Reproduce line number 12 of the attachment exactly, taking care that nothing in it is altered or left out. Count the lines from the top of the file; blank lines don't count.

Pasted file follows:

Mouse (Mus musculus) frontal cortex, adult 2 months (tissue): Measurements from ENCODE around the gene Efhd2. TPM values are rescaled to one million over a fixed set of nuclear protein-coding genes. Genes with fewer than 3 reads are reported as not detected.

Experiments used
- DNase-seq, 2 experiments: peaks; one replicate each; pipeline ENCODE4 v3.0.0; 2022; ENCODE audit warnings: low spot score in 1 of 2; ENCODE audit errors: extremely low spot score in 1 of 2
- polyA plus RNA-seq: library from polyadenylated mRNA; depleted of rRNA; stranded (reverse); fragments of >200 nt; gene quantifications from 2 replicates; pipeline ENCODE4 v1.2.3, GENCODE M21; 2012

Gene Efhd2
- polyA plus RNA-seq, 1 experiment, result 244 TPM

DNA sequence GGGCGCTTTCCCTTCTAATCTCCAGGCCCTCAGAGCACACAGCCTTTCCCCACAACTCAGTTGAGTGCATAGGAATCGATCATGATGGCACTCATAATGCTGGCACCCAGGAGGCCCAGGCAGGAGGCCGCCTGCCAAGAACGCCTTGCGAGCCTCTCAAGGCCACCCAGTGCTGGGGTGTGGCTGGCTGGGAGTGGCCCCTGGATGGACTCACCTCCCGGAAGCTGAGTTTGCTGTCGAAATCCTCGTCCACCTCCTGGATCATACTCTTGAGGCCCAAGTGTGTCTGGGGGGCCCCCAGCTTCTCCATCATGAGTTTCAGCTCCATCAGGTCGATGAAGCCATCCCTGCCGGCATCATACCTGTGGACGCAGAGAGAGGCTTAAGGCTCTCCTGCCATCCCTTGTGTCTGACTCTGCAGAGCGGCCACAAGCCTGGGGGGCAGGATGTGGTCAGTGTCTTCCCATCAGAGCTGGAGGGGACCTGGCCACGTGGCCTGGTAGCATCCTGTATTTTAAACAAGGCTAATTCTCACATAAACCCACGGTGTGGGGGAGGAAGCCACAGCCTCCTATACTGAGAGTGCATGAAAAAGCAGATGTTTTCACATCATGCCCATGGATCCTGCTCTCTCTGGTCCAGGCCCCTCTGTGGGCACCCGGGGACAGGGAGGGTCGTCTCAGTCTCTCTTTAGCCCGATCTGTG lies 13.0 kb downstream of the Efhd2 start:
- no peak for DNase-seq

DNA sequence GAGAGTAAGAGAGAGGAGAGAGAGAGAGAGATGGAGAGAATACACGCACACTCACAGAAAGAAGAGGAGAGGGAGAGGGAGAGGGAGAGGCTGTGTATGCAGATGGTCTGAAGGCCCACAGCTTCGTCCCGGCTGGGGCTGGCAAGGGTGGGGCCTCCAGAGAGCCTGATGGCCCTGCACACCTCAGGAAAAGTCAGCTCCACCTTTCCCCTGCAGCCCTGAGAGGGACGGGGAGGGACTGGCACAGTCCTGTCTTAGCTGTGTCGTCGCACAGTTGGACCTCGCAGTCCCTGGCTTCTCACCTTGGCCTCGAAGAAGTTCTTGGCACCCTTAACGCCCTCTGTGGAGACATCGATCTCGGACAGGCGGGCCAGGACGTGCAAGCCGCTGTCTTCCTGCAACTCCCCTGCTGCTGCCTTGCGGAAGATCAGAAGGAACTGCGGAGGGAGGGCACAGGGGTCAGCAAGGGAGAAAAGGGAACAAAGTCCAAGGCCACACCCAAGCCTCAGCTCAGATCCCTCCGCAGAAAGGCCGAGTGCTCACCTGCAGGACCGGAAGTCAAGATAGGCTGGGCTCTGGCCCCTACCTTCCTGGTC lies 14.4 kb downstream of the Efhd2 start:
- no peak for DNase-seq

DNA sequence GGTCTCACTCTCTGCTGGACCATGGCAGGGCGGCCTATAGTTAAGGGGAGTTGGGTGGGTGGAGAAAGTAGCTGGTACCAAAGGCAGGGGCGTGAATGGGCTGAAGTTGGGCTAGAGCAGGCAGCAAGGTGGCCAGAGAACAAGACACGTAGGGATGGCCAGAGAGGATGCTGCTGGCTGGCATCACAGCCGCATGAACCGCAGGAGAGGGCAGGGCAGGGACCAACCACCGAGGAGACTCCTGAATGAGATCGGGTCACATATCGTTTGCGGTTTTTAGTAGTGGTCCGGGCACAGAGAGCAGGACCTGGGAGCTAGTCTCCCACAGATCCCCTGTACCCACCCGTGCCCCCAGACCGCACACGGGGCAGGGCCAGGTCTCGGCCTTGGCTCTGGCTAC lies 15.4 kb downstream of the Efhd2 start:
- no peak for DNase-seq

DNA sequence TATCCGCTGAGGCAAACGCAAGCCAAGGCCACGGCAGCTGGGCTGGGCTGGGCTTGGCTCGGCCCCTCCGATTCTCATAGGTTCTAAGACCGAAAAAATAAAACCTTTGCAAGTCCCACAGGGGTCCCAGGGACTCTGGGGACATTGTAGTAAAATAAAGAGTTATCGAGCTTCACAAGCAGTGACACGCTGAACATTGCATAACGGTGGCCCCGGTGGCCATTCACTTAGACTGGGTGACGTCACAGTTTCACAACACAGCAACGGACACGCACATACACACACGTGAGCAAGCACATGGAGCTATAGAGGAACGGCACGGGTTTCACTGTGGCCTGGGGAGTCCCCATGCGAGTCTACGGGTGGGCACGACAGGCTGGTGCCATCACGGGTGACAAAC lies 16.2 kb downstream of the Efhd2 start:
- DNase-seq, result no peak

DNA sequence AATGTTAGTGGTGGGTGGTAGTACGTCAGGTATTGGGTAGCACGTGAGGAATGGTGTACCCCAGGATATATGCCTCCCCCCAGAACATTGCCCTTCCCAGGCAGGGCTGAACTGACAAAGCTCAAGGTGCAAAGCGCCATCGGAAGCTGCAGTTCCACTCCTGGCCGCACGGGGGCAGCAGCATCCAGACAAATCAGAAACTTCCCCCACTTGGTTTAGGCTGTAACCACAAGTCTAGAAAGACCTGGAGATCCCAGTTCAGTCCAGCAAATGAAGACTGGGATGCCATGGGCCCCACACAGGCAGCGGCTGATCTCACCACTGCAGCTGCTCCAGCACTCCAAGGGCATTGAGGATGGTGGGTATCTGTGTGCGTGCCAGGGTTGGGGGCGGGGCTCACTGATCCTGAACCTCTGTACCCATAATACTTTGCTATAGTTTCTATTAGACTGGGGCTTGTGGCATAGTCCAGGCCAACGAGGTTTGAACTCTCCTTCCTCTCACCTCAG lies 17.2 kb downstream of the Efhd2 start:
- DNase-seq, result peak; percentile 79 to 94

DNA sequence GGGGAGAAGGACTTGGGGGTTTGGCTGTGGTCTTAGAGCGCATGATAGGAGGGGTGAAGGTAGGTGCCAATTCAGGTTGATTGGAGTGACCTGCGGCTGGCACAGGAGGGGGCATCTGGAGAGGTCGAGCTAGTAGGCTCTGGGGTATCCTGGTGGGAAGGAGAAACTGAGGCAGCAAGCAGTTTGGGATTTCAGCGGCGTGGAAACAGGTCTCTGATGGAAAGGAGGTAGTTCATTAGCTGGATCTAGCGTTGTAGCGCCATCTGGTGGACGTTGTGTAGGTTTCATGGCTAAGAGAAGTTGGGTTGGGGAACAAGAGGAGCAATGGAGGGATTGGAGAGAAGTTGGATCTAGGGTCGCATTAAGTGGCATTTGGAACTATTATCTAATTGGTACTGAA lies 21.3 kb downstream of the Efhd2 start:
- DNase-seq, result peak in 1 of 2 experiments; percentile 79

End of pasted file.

- no peak for DNase-seq